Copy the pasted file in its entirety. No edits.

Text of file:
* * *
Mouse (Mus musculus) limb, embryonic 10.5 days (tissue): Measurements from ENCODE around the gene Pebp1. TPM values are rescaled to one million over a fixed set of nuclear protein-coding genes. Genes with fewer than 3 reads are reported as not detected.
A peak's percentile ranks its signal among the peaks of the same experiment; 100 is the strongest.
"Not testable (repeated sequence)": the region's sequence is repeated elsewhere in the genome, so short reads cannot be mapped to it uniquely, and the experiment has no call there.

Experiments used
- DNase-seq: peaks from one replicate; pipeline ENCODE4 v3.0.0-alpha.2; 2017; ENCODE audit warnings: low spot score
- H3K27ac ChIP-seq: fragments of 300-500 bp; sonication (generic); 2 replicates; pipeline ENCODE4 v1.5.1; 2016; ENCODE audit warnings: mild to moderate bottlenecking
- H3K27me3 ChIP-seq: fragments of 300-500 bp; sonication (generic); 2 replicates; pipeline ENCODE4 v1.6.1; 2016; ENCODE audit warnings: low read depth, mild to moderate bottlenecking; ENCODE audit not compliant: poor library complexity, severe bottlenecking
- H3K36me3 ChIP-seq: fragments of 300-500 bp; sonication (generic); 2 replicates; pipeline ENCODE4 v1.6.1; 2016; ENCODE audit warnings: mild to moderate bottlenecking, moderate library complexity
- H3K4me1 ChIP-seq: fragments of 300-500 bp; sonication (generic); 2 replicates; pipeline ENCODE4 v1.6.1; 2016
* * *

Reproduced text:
Mouse (Mus musculus) limb, embryonic 10.5 days (tissue): Measurements from ENCODE around the gene Pebp1. TPM values are rescaled to one million over a fixed set of nuclear protein-coding genes. Genes with fewer than 3 reads are reported as not detected.
A peak's percentile ranks its signal among the peaks of the same experiment; 100 is the strongest.
"Not testable (repeated sequence)": the region's sequence is repeated elsewhere in the genome, so short reads cannot be mapped to it uniquely, and the experiment has no call there.

Experiments used
- DNase-seq: peaks from one replicate; pipeline ENCODE4 v3.0.0-alpha.2; 2017; ENCODE audit warnings: low spot score
- H3K27ac ChIP-seq: fragments of 300-500 bp; sonication (generic); 2 replicates; pipeline ENCODE4 v1.5.1; 2016; ENCODE audit warnings: mild to moderate bottlenecking
- H3K27me3 ChIP-seq: fragments of 300-500 bp; sonication (generic); 2 replicates; pipeline ENCODE4 v1.6.1; 2016; ENCODE audit warnings: low read depth, mild to moderate bottlenecking; ENCODE audit not compliant: poor library complexity, severe bottlenecking
- H3K36me3 ChIP-seq: fragments of 300-500 bp; sonication (generic); 2 replicates; pipeline ENCODE4 v1.6.1; 2016; ENCODE audit warnings: mild to moderate bottlenecking, moderate library complexity
- H3K4me1 ChIP-seq: fragments of 300-500 bp; sonication (generic); 2 replicates; pipeline ENCODE4 v1.6.1; 2016